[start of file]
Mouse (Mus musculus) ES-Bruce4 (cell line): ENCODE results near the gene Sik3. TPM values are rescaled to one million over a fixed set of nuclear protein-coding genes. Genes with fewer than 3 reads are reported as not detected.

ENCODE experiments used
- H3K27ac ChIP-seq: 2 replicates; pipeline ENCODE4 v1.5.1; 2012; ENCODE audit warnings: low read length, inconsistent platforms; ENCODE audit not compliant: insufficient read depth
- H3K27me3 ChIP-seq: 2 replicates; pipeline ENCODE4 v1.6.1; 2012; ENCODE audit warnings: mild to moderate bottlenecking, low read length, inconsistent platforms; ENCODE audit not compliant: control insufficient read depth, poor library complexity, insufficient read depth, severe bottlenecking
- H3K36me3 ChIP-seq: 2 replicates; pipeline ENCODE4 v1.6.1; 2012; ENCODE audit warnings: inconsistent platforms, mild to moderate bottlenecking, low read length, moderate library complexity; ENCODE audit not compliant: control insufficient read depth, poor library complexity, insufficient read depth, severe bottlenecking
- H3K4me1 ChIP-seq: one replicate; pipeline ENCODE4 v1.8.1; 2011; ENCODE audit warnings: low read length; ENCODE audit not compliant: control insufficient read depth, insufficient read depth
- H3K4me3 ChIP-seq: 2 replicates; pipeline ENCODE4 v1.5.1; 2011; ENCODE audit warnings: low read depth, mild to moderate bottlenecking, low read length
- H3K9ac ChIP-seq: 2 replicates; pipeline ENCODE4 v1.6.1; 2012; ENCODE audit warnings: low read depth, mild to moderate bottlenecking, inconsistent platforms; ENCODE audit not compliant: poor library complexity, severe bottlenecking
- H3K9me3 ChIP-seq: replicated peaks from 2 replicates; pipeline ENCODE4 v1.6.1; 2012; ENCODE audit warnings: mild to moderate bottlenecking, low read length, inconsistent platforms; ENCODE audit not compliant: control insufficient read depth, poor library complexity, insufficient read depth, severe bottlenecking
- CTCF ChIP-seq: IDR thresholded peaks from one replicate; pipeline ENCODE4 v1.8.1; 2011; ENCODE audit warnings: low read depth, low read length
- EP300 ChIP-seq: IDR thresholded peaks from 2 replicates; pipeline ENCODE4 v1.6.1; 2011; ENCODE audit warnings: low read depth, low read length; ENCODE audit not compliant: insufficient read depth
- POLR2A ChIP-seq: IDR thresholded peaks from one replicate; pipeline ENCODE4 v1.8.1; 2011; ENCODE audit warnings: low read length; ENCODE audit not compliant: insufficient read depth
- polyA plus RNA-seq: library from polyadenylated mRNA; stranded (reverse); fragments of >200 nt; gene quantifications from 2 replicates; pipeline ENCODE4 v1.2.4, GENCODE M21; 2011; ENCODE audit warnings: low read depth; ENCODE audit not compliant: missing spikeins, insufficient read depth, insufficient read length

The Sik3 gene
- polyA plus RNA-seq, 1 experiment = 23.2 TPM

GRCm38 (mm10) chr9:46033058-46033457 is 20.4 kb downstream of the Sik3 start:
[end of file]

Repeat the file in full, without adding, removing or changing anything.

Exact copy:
Mouse (Mus musculus) ES-Bruce4 (cell line): ENCODE results near the gene Sik3. TPM values are rescaled to one million over a fixed set of nuclear protein-coding genes. Genes with fewer than 3 reads are reported as not detected.

ENCODE experiments used
- H3K27ac ChIP-seq: 2 replicates; pipeline ENCODE4 v1.5.1; 2012; ENCODE audit warnings: low read length, inconsistent platforms; ENCODE audit not compliant: insufficient read depth
- H3K27me3 ChIP-seq: 2 replicates; pipeline ENCODE4 v1.6.1; 2012; ENCODE audit warnings: mild to moderate bottlenecking, low read length, inconsistent platforms; ENCODE audit not compliant: control insufficient read depth, poor library complexity, insufficient read depth, severe bottlenecking
- H3K36me3 ChIP-seq: 2 replicates; pipeline ENCODE4 v1.6.1; 2012; ENCODE audit warnings: inconsistent platforms, mild to moderate bottlenecking, low read length, moderate library complexity; ENCODE audit not compliant: control insufficient read depth, poor library complexity, insufficient read depth, severe bottlenecking
- H3K4me1 ChIP-seq: one replicate; pipeline ENCODE4 v1.8.1; 2011; ENCODE audit warnings: low read length; ENCODE audit not compliant: control insufficient read depth, insufficient read depth
- H3K4me3 ChIP-seq: 2 replicates; pipeline ENCODE4 v1.5.1; 2011; ENCODE audit warnings: low read depth, mild to moderate bottlenecking, low read length
- H3K9ac ChIP-seq: 2 replicates; pipeline ENCODE4 v1.6.1; 2012; ENCODE audit warnings: low read depth, mild to moderate bottlenecking, inconsistent platforms; ENCODE audit not compliant: poor library complexity, severe bottlenecking
- H3K9me3 ChIP-seq: replicated peaks from 2 replicates; pipeline ENCODE4 v1.6.1; 2012; ENCODE audit warnings: mild to moderate bottlenecking, low read length, inconsistent platforms; ENCODE audit not compliant: control insufficient read depth, poor library complexity, insufficient read depth, severe bottlenecking
- CTCF ChIP-seq: IDR thresholded peaks from one replicate; pipeline ENCODE4 v1.8.1; 2011; ENCODE audit warnings: low read depth, low read length
- EP300 ChIP-seq: IDR thresholded peaks from 2 replicates; pipeline ENCODE4 v1.6.1; 2011; ENCODE audit warnings: low read depth, low read length; ENCODE audit not compliant: insufficient read depth
- POLR2A ChIP-seq: IDR thresholded peaks from one replicate; pipeline ENCODE4 v1.8.1; 2011; ENCODE audit warnings: low read length; ENCODE audit not compliant: insufficient read depth
- polyA plus RNA-seq: library from polyadenylated mRNA; stranded (reverse); fragments of >200 nt; gene quantifications from 2 replicates; pipeline ENCODE4 v1.2.4, GENCODE M21; 2011; ENCODE audit warnings: low read depth; ENCODE audit not compliant: missing spikeins, insufficient read depth, insufficient read length

The Sik3 gene
- polyA plus RNA-seq, 1 experiment = 23.2 TPM

GRCm38 (mm10) chr9:46033058-46033457 is 20.4 kb downstream of the Sik3 start: